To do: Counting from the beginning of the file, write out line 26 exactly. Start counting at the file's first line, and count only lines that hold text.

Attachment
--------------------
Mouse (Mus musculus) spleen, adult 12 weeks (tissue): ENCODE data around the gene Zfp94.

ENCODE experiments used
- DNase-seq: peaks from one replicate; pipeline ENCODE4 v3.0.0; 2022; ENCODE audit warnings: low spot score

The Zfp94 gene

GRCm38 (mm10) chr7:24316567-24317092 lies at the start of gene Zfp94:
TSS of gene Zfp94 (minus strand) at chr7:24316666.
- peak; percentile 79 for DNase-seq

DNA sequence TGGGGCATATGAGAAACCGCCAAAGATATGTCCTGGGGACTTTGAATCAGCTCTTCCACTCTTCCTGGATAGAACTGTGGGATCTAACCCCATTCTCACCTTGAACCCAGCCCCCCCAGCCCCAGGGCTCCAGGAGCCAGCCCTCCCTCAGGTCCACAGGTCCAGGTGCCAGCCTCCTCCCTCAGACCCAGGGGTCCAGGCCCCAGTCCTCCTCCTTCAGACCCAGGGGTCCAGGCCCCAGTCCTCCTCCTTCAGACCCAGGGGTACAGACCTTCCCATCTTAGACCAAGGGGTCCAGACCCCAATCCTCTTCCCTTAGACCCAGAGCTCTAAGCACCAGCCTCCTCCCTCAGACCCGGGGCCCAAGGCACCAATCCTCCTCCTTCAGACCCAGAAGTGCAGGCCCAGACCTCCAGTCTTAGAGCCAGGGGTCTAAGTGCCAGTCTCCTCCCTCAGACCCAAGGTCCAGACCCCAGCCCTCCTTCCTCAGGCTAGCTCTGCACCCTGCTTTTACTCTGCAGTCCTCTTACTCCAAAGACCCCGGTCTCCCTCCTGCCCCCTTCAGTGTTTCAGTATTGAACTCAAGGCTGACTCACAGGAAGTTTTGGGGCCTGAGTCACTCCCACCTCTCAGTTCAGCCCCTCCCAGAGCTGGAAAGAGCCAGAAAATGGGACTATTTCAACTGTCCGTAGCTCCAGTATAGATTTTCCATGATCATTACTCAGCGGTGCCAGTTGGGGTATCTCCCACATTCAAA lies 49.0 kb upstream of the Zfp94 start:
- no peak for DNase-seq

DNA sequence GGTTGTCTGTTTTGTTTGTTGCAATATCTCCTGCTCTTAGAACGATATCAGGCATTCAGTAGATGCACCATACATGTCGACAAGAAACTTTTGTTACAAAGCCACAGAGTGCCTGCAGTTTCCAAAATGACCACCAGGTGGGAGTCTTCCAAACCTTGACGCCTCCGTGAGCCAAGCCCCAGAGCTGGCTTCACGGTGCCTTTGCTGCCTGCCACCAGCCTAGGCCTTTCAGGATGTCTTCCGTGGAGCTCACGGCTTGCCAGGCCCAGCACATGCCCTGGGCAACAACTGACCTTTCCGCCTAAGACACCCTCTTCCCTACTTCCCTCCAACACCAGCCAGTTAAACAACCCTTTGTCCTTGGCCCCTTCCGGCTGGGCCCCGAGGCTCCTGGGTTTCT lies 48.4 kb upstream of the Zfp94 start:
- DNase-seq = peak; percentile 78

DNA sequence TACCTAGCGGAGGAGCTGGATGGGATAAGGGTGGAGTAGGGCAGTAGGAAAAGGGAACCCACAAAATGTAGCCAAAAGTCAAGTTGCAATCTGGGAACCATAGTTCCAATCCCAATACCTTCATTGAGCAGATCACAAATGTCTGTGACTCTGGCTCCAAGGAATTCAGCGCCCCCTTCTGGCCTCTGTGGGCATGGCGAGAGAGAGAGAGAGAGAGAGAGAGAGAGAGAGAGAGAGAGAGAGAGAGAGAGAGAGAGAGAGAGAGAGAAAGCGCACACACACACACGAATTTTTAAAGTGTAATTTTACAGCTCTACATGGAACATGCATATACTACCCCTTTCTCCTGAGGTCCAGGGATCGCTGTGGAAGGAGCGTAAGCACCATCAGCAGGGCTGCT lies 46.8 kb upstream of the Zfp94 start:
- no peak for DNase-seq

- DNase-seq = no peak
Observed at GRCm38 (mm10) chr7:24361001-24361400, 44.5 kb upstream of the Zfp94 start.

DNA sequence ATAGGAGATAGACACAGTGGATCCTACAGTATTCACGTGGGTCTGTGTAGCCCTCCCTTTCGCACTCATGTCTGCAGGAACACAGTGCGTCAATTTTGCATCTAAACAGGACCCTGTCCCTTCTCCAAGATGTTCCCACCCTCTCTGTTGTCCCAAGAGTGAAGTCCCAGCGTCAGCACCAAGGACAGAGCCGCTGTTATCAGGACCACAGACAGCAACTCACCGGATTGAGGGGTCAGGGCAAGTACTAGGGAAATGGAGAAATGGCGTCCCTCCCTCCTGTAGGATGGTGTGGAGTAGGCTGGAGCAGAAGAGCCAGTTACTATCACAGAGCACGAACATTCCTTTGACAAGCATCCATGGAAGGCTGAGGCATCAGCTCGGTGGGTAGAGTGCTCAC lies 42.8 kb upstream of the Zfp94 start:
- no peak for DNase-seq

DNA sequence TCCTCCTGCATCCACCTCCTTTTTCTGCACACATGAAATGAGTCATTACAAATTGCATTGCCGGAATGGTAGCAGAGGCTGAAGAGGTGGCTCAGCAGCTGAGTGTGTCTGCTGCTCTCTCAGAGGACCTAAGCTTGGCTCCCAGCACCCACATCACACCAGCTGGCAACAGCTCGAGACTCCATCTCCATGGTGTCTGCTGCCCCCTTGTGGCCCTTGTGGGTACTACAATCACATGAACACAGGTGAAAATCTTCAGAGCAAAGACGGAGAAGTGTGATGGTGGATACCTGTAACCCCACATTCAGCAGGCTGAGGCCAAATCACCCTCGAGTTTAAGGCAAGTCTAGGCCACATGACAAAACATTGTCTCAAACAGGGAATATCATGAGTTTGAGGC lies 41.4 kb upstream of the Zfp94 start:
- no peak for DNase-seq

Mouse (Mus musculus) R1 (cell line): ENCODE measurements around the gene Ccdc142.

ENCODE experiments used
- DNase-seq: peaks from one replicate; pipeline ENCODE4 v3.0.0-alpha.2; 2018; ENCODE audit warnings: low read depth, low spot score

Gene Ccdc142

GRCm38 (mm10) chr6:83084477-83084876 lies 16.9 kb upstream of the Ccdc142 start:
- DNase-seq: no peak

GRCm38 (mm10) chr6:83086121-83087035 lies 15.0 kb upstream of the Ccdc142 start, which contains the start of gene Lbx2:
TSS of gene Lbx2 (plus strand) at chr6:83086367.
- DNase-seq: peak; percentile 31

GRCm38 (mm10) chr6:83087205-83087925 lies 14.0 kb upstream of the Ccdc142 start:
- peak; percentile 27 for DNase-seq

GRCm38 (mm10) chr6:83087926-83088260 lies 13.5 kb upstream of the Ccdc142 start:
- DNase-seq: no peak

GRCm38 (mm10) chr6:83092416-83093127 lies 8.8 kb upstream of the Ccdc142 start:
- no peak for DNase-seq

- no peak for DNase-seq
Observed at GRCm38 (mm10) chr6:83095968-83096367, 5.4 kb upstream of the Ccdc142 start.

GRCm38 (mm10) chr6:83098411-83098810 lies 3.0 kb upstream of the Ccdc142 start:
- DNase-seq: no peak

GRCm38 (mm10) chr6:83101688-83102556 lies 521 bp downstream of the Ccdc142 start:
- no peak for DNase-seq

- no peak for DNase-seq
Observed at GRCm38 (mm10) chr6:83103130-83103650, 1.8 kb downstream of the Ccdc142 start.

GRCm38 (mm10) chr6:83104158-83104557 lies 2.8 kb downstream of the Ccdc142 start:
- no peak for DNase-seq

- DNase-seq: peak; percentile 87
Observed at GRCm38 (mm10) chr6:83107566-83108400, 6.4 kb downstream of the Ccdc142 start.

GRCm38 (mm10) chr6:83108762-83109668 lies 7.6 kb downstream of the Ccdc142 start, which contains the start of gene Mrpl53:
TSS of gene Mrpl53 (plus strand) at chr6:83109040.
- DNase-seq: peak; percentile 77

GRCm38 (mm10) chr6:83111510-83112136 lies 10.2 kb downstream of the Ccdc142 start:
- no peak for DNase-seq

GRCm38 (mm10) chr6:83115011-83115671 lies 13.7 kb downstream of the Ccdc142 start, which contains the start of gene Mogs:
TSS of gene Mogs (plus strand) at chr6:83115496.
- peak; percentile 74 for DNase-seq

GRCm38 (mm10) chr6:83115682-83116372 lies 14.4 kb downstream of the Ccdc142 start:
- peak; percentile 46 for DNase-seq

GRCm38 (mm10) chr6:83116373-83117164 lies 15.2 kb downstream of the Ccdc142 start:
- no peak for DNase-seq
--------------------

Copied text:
GRCm38 (mm10) chr6:83086121-83087035 lies 15.0 kb upstream of the Ccdc142 start, which contains the start of gene Lbx2: